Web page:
5 Jun

Map of the Week: New Map Identifies HIV Prevalence at a Local Level

By Vayne Ong

Around the world, the rates of deaths and infections from HIV are on the decline, but many southeast African countries, such as Mozambique, Lesotho, and Botswana, remain at the epicenter of the epidemic. While researchers have long investigated the social and economic factors that make certain regions more vulnerable to infection, they are still figuring out ways to tackle the problem at a localized level. To that end, a team at the University of Washington-Seattle’s Institute for Health Metrics and Evaluation has developed a first-of-its-kind map that details the prevalence of HIV on the African continent:

Unlike existing maps of HIV prevalence, this new map does not identify major hotspots of HIV infections and deaths by country or province. Instead, the researchers broke down the African continent into a grid composed of thousands of 9.6-square-mile squares. The data in each square was compiled through a statistical analysis of existing HIV data from 2000 to 2017, 134 public health surveys in 41 countries, and data from over 2,000 prenatal care clinics, which estimated the prevalence of HIV at each data point and matched it with GPS coordinates in order to create the map.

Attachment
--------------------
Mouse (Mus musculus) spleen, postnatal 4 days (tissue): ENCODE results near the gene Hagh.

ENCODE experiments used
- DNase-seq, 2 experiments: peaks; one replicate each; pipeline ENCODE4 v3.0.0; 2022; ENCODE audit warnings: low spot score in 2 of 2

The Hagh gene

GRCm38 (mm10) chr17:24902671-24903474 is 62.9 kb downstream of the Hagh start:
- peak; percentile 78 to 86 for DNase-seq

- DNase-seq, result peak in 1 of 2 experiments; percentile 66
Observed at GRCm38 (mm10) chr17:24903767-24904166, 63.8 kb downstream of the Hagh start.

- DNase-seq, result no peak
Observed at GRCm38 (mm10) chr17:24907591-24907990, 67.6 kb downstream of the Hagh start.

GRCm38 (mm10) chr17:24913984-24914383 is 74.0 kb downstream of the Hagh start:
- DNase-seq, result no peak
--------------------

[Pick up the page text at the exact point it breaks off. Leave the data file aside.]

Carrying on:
Regional variations in economic, cultural, and political conditions on the African continent have resulted in different levels of access and quality of medical care and the uneven distribution of the epidemic. As the map shows, the HIV epidemic is heavily concentrated within a very small percentage of these grid squares, but is almost nonexistent in the rest of the continent.

There are some limitations to this analysis. First, the study only considers persons between the ages of 15 to 49, which leaves out children and older populations. Second, the measurement of prevalence does not always indicate the rate at which the virus is or is not spreading. As the study notes, a higher prevalence of HIV in a certain area might actually mean that people are living longer after being infected, even though the virus was not fully eradicated.

Nevertheless, identifying the prevalence of HIV at such a precise, hyperlocal level has major implications for how to diagnose, treat, and prevent infections. Medical institutions, nonprofits and NGOS, and policymakers alike can use the map to know which locations need more treatment, and moreover, what kinds of treatments, how to distribute resources, and how they should allocate funding. This is especially useful in areas with limited public health resources. For example, a cost-prohibitive strategy such as providing access to every person in a certain community might be useful in high-concentration areas, which tend to be the source of infections. By considering the map’s data alongside local treatment and prevention programs, demographics, and the rate of new infections, researchers can target with precision the interventions they need to end the HIV/AIDS epidemic once and for all.

Sources: 1, 2, 3